Saturday, March 17, 2007
One of the most popular pieces I've ever built is this Mahogany table. Many people comment about the legs, in this case, the legs have Oak "socks" on them. It's an interesting little detail, and well worth the trouble.
Gluing end-grain to end-grain (like this) is often risky. End grain doesn't hold glue very well, instead it soaks the adhesive up the pores of the wood, and starves the joint. With this kind of lamination, I use a polyurethane glue, and pre-treat the wood for better adhesion.
Polyurethane glue is moisture activated, so dampening the surfaces that will be joined ensures a better bond. Notice the spray bottle on the left. A quick spritz of water dampens the wood, and later, when they're surfaced and trimmed to length, I'll strengthen that joint even further with a long screw.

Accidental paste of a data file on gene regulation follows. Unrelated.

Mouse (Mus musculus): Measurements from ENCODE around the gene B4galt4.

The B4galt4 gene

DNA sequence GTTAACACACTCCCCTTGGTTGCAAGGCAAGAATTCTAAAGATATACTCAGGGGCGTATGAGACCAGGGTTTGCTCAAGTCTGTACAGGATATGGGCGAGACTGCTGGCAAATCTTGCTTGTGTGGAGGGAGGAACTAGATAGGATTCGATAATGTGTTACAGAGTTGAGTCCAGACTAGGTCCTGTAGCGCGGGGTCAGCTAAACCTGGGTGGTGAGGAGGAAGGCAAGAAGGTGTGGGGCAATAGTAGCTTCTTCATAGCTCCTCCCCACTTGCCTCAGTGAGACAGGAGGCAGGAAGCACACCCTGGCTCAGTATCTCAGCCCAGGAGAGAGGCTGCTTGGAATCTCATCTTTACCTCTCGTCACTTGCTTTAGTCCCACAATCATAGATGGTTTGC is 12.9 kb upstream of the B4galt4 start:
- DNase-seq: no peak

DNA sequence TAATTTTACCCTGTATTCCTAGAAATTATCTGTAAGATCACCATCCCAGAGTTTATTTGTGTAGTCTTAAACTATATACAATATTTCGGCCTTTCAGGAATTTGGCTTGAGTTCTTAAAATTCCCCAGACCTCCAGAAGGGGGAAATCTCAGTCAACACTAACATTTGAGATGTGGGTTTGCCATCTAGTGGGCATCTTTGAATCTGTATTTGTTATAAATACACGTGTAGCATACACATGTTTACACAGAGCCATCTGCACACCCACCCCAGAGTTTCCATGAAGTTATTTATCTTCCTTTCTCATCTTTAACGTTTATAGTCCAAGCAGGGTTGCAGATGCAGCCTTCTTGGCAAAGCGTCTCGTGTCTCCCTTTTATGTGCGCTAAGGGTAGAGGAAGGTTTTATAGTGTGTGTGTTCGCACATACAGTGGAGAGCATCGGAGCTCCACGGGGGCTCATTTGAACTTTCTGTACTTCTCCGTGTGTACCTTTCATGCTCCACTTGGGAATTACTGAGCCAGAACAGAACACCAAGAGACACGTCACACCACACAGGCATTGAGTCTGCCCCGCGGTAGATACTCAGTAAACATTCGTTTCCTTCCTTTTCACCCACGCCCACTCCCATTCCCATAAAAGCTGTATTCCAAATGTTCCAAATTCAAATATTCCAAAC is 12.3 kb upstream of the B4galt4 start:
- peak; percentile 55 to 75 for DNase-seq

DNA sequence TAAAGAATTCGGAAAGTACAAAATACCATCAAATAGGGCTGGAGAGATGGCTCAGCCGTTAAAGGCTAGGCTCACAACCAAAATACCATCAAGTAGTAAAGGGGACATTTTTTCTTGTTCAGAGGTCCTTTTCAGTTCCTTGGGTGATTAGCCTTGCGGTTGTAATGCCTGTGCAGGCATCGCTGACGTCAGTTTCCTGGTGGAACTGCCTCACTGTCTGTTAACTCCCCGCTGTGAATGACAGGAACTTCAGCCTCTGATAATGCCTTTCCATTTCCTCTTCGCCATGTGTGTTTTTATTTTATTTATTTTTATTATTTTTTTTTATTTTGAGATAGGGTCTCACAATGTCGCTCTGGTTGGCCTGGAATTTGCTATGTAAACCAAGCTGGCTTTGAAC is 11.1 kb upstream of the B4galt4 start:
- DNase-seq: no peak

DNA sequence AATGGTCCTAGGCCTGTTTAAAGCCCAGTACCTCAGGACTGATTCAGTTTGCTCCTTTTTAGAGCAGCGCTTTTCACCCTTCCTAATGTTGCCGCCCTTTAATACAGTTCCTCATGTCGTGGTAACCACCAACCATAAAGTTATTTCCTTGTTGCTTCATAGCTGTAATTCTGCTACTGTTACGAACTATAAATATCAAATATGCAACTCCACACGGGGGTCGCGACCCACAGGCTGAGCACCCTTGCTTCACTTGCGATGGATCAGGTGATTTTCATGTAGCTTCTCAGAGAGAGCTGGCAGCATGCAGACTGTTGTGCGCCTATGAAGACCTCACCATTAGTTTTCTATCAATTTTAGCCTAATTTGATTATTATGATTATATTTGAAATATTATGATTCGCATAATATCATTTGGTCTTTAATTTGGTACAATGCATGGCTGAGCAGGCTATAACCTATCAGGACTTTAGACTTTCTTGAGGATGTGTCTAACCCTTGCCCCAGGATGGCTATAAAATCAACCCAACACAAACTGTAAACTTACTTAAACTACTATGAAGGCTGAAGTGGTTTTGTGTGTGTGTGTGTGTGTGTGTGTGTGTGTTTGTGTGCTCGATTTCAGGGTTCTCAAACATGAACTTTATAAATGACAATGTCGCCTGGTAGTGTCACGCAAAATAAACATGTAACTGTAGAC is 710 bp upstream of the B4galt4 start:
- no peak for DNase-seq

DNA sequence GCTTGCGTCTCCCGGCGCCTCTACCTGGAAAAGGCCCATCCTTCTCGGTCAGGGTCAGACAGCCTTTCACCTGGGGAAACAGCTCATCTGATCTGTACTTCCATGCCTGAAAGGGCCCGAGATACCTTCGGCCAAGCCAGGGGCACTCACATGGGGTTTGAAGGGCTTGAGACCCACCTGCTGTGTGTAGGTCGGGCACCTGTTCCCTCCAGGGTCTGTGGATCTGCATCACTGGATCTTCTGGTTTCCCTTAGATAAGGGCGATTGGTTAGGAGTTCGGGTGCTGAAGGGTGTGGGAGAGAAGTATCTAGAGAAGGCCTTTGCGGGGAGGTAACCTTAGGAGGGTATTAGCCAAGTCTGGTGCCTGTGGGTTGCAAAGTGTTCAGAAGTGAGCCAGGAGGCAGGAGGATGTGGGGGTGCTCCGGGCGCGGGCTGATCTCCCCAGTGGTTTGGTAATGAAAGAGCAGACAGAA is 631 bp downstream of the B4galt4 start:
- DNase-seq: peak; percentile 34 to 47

I finished the top yesterday, using one of the tiles that is shown below in the last blog post. This photo of the top shows it installed in the top, as well as the additional carving that I did around the perimeter.
Once the legs are finished, I'll make the aprons and assemble the base. This particular table will have wider than normal aprons, as I am planning on installing a secret compartment in this table. I guess it's not so secret any more!
Posted by Wood It Is! at 4:22 PM